Nature & Science
Photo by T.Scott Williams/NPS
Petrified Forest was set aside as a national monument in 1906 to preserve and protect the petrified wood for its scientific value. It is recognized today for having so much more, including a broad representation of the Late Triassic paleo-ecosystem, significant human history, clear night skies, fragile grasslands ecosystem, and unspoiled scenic vistas.
Scientific studies are on-going at the park. Paleontologists find new fossils, including new species of plants and animals, each year. Biologists study living plants and animals, including vegetation surveys and reptile, amphibian, and mammal projects. Air quality, weather, and seismic monitoring stations constantly generate new data.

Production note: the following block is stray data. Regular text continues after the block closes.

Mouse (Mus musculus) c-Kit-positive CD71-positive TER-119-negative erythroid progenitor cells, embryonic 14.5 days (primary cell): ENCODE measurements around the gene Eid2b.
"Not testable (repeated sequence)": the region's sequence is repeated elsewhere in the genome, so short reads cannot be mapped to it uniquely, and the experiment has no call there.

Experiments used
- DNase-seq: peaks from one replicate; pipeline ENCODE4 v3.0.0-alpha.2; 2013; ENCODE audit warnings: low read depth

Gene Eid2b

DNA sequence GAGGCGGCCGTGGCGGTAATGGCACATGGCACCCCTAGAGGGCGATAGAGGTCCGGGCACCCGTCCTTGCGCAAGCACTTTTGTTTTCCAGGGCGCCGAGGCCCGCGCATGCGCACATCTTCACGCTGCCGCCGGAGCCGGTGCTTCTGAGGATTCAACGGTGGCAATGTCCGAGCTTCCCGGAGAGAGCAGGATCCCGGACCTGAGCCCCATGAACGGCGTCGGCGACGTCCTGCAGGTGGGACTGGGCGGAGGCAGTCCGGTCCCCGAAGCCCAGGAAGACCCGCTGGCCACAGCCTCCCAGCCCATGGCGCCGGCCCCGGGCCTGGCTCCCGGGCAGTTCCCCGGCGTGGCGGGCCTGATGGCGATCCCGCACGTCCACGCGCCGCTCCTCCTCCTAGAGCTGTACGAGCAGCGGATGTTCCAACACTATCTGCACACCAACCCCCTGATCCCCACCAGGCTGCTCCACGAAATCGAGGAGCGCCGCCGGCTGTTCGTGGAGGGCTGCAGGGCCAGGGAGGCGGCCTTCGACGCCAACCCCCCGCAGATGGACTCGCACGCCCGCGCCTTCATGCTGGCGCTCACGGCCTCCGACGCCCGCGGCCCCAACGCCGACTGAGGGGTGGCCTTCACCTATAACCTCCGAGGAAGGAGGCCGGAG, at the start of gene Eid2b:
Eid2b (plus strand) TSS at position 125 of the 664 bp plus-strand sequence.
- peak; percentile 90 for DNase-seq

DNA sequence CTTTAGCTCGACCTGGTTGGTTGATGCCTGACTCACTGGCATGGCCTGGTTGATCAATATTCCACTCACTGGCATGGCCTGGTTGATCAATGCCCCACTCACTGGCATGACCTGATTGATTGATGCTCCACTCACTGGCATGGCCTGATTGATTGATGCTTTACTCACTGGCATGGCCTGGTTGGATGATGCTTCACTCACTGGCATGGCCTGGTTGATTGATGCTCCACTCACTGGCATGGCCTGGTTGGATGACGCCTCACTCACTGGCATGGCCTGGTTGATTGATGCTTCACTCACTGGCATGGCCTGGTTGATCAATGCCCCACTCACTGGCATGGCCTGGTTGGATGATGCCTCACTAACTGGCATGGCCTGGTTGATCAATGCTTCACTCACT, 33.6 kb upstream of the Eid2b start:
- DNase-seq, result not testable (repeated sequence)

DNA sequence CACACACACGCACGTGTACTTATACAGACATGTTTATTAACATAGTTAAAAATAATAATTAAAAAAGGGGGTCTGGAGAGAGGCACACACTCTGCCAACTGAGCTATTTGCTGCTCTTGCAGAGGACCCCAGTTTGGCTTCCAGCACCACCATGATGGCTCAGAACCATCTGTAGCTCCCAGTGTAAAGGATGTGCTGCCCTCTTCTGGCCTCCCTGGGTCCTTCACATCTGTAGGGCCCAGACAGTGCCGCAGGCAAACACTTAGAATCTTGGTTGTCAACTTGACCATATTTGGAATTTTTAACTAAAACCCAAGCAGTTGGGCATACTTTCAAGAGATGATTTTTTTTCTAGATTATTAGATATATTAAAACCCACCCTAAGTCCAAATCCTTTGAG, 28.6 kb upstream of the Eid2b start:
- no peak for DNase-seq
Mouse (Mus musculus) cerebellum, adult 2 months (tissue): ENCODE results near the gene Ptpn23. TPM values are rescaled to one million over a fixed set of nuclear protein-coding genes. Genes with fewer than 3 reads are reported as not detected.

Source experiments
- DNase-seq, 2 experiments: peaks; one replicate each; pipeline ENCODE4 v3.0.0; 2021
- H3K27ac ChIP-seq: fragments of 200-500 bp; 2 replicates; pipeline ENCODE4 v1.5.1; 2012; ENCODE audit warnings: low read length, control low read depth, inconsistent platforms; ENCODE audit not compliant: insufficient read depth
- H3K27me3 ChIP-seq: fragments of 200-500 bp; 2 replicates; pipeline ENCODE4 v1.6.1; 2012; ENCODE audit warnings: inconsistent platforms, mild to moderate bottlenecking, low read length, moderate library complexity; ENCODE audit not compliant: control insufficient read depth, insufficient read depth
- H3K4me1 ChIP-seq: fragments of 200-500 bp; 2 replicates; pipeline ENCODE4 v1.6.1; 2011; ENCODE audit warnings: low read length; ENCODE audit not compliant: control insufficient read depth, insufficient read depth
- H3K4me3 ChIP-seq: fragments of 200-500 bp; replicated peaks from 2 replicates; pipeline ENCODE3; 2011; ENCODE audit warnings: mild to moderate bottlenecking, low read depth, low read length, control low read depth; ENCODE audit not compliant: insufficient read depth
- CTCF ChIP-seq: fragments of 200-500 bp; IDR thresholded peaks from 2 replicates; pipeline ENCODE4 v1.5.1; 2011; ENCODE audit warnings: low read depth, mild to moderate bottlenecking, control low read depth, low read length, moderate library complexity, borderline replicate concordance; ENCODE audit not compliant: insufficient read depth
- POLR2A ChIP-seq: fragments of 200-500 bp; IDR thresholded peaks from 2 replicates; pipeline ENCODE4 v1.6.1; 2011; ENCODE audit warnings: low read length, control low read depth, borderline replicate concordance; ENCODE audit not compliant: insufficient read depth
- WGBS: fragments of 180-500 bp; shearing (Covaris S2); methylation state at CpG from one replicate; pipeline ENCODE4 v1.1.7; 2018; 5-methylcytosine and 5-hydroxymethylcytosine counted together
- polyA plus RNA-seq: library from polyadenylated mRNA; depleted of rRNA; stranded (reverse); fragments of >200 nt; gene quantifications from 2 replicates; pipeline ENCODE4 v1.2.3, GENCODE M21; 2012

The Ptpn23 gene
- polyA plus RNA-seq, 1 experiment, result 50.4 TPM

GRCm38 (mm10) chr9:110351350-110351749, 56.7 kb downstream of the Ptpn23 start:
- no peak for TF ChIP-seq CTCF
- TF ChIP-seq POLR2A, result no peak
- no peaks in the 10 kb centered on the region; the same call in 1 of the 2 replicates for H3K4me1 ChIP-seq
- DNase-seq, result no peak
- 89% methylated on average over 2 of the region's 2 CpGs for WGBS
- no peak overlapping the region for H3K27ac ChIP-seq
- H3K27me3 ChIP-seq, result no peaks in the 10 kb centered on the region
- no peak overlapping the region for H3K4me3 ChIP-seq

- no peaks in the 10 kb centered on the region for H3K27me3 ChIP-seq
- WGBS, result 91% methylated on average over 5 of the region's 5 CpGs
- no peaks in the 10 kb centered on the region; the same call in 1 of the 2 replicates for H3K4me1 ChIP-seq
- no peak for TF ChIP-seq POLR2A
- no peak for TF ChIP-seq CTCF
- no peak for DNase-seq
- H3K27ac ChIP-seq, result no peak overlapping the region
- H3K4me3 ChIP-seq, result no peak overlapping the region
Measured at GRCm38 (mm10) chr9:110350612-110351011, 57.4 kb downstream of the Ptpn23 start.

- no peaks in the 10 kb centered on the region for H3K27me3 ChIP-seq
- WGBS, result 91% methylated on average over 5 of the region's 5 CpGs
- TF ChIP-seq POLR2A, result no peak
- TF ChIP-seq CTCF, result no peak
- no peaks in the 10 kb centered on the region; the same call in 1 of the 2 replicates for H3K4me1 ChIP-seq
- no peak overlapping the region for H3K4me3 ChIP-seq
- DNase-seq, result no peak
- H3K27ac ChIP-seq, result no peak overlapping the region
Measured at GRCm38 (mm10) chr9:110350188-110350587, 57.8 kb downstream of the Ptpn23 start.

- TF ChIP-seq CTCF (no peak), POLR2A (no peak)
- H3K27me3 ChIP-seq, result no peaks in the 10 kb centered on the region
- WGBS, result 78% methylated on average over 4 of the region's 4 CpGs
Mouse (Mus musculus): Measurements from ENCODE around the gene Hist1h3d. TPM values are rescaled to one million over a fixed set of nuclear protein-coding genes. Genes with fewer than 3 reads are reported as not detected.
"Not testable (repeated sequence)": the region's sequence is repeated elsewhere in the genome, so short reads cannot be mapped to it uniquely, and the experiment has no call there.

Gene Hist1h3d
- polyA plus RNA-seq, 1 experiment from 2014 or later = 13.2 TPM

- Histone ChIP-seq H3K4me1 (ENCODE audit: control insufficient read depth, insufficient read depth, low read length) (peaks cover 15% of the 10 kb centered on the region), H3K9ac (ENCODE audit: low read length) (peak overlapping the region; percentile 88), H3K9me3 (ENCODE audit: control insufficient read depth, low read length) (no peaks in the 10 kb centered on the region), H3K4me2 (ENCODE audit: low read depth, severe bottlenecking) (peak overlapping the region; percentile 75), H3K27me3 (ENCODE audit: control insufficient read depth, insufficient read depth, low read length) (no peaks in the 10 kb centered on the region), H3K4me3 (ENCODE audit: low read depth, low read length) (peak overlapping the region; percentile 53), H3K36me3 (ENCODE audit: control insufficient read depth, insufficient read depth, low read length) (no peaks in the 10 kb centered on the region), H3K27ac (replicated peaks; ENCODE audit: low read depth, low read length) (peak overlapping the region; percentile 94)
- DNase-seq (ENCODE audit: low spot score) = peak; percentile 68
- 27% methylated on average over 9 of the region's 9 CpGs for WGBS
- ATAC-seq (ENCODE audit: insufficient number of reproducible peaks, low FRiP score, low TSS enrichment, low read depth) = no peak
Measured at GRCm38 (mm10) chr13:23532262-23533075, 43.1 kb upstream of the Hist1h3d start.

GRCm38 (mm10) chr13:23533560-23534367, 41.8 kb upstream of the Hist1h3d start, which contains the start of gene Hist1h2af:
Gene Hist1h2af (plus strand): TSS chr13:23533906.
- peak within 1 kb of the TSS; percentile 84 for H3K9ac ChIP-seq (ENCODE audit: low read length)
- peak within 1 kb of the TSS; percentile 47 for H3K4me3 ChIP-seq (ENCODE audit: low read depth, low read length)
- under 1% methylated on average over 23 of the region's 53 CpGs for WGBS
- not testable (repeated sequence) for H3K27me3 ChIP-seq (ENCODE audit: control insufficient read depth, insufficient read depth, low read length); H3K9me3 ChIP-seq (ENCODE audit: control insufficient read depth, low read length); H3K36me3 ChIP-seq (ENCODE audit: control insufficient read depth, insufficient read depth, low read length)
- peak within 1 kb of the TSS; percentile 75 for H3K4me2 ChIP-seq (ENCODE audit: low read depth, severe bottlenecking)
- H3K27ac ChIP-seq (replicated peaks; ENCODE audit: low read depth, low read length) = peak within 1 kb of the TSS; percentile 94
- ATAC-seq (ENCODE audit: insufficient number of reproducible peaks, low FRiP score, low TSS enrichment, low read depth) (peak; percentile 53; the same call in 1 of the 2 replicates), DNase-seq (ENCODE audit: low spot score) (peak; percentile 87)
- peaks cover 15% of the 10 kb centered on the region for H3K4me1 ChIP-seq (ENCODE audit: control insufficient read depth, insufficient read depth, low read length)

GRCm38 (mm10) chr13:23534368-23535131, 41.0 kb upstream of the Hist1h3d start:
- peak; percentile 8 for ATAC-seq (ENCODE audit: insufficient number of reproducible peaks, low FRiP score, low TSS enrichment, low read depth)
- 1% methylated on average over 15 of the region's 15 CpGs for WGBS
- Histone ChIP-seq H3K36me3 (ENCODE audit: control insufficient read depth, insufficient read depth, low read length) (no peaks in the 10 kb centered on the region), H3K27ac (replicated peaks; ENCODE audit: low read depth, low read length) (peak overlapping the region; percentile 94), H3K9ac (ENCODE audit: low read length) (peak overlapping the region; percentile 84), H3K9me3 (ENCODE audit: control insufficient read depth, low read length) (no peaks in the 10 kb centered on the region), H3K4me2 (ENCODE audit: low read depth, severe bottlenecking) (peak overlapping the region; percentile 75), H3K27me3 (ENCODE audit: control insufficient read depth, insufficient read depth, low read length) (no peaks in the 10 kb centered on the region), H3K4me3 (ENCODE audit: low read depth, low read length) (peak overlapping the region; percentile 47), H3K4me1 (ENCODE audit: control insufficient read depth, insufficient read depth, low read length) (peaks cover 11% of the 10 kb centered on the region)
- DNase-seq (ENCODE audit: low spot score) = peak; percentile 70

For anyone interested in the science going on in parks across the Southwest, we urge you to visit the Learning Center for the American Southwest . The Learning Center of the American Southwest (LCAS) is a partnership dedicated to understanding and preserving the unique resources of the American Southwest through science and education. This web site delivers information about the natural and cultural resources of the region and about scientific activities underway. Petrified Forest National Park is a member of this partnership.
Did You Know?
Petrified wood was so abundant when the ancestral Puebloan people were living in the area that they used it not only for stone tools but also as building material, such as the "brick" used in Agate House at Petrified Forest National Park.